CRN criticizes article that discourages use of herbal supplements

WASHINGTON The Council for Responsible Nutrition on Monday criticized the Journal of American College of Cardiology for publishing an “uninformed, inaccurate and outdated interpretation” of laws governing herbal supplements as part of a article discussing the use of herbal supplements in conjunction with heart-disease medicines.

Specifically, CRN criticized the recent publication of “Use of Herbal Products and Potential Interactions in Patients with Cardiovascular Disease,” an article originally submitted to the publication in June 2008 that cautions against the use of those herbals in patients with heart disease, for making general, unsupported statements. “The article contains sweeping generalizations, often not backed by relevant citations, and copious factual errors, including a reference to products — some of which are not actually herbal supplements — that produce adverse effects on the cardiovascular system,” stated Douglas MacKay, CRN VP scientific and regulatory affairs.

The article identifies nine ingredients that should be used with extreme caution by patients being treated for heart disease. Those supplements include: St. John’s wort, ginseng, ginkgo, garlic, saw palmetto, echinacea, yohimbine, licorice and black cohosh. The article also cautions against the consumption of grapefruits or grapefruit juice. Author Arshad Jahangir, cardiologist and researcher at the Mayo Clinic in Scottsdale, Ariz., advises readers to consult with their physicians and pharmacists around possible herb-drug interactions.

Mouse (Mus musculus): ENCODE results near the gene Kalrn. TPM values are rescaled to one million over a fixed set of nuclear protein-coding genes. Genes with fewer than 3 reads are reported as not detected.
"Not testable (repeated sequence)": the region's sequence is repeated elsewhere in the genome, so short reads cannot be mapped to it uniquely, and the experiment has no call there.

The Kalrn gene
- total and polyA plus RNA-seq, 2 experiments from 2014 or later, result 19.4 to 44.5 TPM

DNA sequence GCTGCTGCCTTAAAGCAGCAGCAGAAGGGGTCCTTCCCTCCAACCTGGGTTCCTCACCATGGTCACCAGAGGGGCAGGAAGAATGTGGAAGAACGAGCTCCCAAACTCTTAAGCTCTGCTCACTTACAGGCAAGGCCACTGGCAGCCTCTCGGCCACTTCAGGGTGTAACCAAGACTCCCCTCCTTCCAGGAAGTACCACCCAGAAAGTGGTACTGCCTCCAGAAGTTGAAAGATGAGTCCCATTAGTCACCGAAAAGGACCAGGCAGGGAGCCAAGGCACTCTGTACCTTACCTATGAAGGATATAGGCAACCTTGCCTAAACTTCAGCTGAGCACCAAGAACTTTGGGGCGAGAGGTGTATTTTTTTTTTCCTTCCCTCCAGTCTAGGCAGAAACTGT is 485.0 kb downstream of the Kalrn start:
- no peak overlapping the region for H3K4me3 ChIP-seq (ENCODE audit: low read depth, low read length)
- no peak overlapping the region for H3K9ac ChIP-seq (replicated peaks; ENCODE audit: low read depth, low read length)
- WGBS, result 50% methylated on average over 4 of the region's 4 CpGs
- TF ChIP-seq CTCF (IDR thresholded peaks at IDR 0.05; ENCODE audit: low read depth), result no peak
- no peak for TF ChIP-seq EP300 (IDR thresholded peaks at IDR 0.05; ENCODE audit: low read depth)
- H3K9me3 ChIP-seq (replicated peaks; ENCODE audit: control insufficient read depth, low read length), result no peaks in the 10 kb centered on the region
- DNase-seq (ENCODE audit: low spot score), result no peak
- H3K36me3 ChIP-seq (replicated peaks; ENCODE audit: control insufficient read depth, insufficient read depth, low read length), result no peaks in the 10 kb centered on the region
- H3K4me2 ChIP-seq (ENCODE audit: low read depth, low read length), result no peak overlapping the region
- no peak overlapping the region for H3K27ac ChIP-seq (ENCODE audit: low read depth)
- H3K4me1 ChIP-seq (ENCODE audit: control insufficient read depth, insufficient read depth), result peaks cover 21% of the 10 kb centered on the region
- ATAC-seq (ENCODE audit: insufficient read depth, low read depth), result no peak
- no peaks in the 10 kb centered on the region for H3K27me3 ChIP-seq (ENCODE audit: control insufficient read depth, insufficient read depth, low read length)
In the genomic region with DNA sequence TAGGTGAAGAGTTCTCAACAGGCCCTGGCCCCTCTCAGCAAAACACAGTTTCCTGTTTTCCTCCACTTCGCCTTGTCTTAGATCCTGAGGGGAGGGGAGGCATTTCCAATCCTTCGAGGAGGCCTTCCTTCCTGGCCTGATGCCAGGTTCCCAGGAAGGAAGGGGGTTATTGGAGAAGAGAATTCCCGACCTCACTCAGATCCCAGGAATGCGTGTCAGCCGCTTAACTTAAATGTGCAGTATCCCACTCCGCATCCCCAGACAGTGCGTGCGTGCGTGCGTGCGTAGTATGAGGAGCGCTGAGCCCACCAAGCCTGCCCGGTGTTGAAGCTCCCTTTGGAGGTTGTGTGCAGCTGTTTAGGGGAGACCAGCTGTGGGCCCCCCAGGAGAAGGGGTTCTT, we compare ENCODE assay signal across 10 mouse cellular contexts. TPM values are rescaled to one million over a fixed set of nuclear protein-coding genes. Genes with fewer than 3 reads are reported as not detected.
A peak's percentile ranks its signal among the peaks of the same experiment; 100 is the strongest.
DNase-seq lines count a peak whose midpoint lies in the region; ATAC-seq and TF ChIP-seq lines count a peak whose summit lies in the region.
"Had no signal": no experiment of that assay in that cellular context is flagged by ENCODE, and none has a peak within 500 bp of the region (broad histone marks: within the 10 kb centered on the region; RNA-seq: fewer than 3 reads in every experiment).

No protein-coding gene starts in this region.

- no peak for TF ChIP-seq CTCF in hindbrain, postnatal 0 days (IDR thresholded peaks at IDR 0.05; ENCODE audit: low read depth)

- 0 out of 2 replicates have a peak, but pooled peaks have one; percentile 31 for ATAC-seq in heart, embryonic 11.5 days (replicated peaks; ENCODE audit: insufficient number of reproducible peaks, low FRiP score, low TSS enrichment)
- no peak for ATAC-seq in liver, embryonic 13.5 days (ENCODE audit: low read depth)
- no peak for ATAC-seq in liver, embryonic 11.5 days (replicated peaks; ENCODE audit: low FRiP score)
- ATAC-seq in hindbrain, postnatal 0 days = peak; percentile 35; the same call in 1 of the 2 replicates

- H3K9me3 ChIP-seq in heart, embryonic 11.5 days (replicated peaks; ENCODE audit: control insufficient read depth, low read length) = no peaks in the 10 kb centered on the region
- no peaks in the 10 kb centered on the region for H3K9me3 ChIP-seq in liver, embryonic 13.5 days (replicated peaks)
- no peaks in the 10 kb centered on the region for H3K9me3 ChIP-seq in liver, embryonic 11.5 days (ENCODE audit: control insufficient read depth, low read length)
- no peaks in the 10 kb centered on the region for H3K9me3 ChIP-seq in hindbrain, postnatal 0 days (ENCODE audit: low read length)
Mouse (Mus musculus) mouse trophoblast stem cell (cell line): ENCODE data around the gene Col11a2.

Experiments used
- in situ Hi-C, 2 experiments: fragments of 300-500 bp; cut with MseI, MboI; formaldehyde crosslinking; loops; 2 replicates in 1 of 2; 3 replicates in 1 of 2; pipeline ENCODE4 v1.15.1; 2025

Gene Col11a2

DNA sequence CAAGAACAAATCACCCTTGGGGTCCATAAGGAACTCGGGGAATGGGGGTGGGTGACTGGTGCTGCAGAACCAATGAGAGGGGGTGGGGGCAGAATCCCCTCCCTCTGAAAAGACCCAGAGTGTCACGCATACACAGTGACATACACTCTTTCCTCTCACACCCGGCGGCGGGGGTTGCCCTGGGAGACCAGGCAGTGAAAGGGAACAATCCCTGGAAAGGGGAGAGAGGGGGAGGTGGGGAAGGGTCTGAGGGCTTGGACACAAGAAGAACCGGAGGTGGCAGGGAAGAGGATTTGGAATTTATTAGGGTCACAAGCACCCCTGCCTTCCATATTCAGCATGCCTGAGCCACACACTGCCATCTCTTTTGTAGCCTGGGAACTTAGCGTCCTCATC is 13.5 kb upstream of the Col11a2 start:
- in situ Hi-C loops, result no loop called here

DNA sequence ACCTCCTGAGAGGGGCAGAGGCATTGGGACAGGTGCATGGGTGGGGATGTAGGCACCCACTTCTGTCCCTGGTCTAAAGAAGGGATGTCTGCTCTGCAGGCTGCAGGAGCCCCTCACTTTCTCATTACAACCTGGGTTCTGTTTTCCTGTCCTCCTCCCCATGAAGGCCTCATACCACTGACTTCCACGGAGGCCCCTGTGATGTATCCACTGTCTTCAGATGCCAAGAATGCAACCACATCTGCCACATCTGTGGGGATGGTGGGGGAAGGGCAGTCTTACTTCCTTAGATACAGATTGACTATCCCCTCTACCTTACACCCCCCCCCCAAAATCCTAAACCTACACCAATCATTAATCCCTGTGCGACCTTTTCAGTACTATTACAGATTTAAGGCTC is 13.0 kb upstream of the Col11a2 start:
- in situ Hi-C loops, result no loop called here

CRN did agree that consumers should talk openly with their physician about the herbal supplements they are using or considering using, particularly if they are on medications, the association stated.

According to CRN, 24% of American adults take herbal supplements each year.

“According to the 2008 ‘Life…supplemented’ Healthcare Professionals Impact Study, 63% of cardiologists say that they inquire about the dietary supplements their patients are taking,” MacKay said. “Furthermore, the study shows that 73% of cardiologists agreed that a regimen of healthy eating, dietary supplements, exercise and other smart lifestyle choices is key to maintaining heart health,” he said. “Herbal supplements should not replace medications or the need for smart lifestyle choices like healthy diet and regular exercise, but instead should be integrated as part of a total health regimen.”

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